Job growth slowed last year, partly reflecting a tighter job market. However, wage growth, while higher in 2019, has remained moderate, much lower than one would expect given the low unemployment rate.

Private-sector payrolls averaged a 162,000 monthly gain in 2019, down from 215,000 in 2018. However, next month’s benchmark revisions to the establishment survey data (payrolls, hours, earnings) will reduce the March 2019 level of payrolls by about 500,000 (or -0.3%), which will push 2018 job growth lower. Slower global growth and trade policy uncertainty likely had an impact on job growth in 2019, but tighter job market conditions was likely a bigger factor.

Scott Brown
Click here to enlarge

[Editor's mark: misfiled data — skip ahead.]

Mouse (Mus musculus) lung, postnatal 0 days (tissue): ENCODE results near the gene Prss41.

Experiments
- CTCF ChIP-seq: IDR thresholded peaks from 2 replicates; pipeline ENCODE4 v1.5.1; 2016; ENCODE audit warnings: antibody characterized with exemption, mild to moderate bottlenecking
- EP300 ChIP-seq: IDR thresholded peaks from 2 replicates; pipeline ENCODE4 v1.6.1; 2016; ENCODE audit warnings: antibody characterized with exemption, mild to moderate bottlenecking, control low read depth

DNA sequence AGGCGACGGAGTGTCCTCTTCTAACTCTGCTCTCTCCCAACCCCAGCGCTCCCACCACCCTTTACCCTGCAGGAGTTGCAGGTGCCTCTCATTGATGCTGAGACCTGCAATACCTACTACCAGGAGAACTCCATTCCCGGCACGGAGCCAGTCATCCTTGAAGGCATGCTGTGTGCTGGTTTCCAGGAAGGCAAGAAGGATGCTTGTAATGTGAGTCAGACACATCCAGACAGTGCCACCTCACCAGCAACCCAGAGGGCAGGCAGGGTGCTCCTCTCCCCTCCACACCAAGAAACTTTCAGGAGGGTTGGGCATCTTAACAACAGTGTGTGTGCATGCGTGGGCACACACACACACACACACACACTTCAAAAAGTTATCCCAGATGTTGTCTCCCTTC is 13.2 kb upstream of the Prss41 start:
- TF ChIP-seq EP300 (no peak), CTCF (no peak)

The unemployment rate held steady at 3.5% last month. Benchmark revisions to the household survey data were minor. For the key age cohort, those aged 25-54, the unemployment rate remained at 3.0%, but the employment/population ratio hit 80.4%, the highest since the 2001 recession. The ratios for teenagers and young adults (20-24) remain below pre-recession levels. The rate for older workers has gradually trended higher.

Scott Brown
Click here to enlarge

Despite the tight job market, average hourly earnings rose modestly in December, moderating the year-over-year gain: +2.9% overall, and +3.0% for production workers. That’s a lot lower than one would expect in comparison to previous periods of low unemployment. The decline in union membership and a greater concentration of large firms explains part of that, but it does suggest that, with little danger of higher inflation, the Fed should remain accommodative as labor is reallocated to its highest and best use in the years ahead.

Data Recap – Iran’s missile attack on U.S. targets in Iraq had a short-lived impact on the financial markets as tensions quickly de-escalated. Nonfarm payrolls rose a little less than anticipated. Wage growth moderated despite low unemployment.